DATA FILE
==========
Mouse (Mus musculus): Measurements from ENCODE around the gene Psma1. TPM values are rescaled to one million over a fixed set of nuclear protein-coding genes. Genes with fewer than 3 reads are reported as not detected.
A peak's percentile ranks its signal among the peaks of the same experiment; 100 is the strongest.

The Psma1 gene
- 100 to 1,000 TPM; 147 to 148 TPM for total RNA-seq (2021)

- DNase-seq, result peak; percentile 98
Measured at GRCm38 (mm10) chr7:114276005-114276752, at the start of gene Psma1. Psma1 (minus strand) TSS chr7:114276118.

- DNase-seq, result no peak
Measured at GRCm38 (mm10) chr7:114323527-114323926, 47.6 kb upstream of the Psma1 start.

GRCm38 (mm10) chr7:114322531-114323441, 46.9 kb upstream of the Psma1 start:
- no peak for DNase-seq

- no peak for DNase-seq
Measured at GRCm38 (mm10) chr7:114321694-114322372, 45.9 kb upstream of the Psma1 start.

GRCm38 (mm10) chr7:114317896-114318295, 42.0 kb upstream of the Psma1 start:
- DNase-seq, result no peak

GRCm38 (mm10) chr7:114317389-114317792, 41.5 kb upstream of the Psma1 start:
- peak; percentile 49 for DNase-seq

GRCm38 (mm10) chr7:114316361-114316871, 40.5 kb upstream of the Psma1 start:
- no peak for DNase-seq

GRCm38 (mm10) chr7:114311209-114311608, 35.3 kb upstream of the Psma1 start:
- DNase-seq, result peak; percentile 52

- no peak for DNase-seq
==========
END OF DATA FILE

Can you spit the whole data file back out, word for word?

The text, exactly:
Mouse (Mus musculus): Measurements from ENCODE around the gene Psma1. TPM values are rescaled to one million over a fixed set of nuclear protein-coding genes. Genes with fewer than 3 reads are reported as not detected.
A peak's percentile ranks its signal among the peaks of the same experiment; 100 is the strongest.

The Psma1 gene
- 100 to 1,000 TPM; 147 to 148 TPM for total RNA-seq (2021)

- DNase-seq, result peak; percentile 98
Measured at GRCm38 (mm10) chr7:114276005-114276752, at the start of gene Psma1. Psma1 (minus strand) TSS chr7:114276118.

- DNase-seq, result no peak
Measured at GRCm38 (mm10) chr7:114323527-114323926, 47.6 kb upstream of the Psma1 start.

GRCm38 (mm10) chr7:114322531-114323441, 46.9 kb upstream of the Psma1 start:
- no peak for DNase-seq

- no peak for DNase-seq
Measured at GRCm38 (mm10) chr7:114321694-114322372, 45.9 kb upstream of the Psma1 start.

GRCm38 (mm10) chr7:114317896-114318295, 42.0 kb upstream of the Psma1 start:
- DNase-seq, result no peak

GRCm38 (mm10) chr7:114317389-114317792, 41.5 kb upstream of the Psma1 start:
- peak; percentile 49 for DNase-seq

GRCm38 (mm10) chr7:114316361-114316871, 40.5 kb upstream of the Psma1 start:
- no peak for DNase-seq

GRCm38 (mm10) chr7:114311209-114311608, 35.3 kb upstream of the Psma1 start:
- DNase-seq, result peak; percentile 52

- no peak for DNase-seq